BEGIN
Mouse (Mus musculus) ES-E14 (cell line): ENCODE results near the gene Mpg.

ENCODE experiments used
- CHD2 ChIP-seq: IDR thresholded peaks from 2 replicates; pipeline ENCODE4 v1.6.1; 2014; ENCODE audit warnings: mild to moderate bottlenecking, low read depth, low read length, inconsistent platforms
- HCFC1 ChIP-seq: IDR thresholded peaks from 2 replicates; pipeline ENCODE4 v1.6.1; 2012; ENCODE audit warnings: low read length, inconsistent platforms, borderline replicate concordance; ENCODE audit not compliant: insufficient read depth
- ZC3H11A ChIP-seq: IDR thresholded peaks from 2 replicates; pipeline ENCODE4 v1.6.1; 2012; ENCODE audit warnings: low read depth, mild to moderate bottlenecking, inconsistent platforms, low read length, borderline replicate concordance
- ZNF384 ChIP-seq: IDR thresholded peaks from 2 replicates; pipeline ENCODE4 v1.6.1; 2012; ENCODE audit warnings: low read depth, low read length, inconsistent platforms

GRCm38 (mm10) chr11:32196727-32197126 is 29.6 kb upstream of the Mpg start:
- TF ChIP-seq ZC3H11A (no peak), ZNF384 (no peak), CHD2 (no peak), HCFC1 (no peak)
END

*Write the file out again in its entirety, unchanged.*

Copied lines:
Mouse (Mus musculus) ES-E14 (cell line): ENCODE results near the gene Mpg.

ENCODE experiments used
- CHD2 ChIP-seq: IDR thresholded peaks from 2 replicates; pipeline ENCODE4 v1.6.1; 2014; ENCODE audit warnings: mild to moderate bottlenecking, low read depth, low read length, inconsistent platforms
- HCFC1 ChIP-seq: IDR thresholded peaks from 2 replicates; pipeline ENCODE4 v1.6.1; 2012; ENCODE audit warnings: low read length, inconsistent platforms, borderline replicate concordance; ENCODE audit not compliant: insufficient read depth
- ZC3H11A ChIP-seq: IDR thresholded peaks from 2 replicates; pipeline ENCODE4 v1.6.1; 2012; ENCODE audit warnings: low read depth, mild to moderate bottlenecking, inconsistent platforms, low read length, borderline replicate concordance
- ZNF384 ChIP-seq: IDR thresholded peaks from 2 replicates; pipeline ENCODE4 v1.6.1; 2012; ENCODE audit warnings: low read depth, low read length, inconsistent platforms

GRCm38 (mm10) chr11:32196727-32197126 is 29.6 kb upstream of the Mpg start:
- TF ChIP-seq ZC3H11A (no peak), ZNF384 (no peak), CHD2 (no peak), HCFC1 (no peak)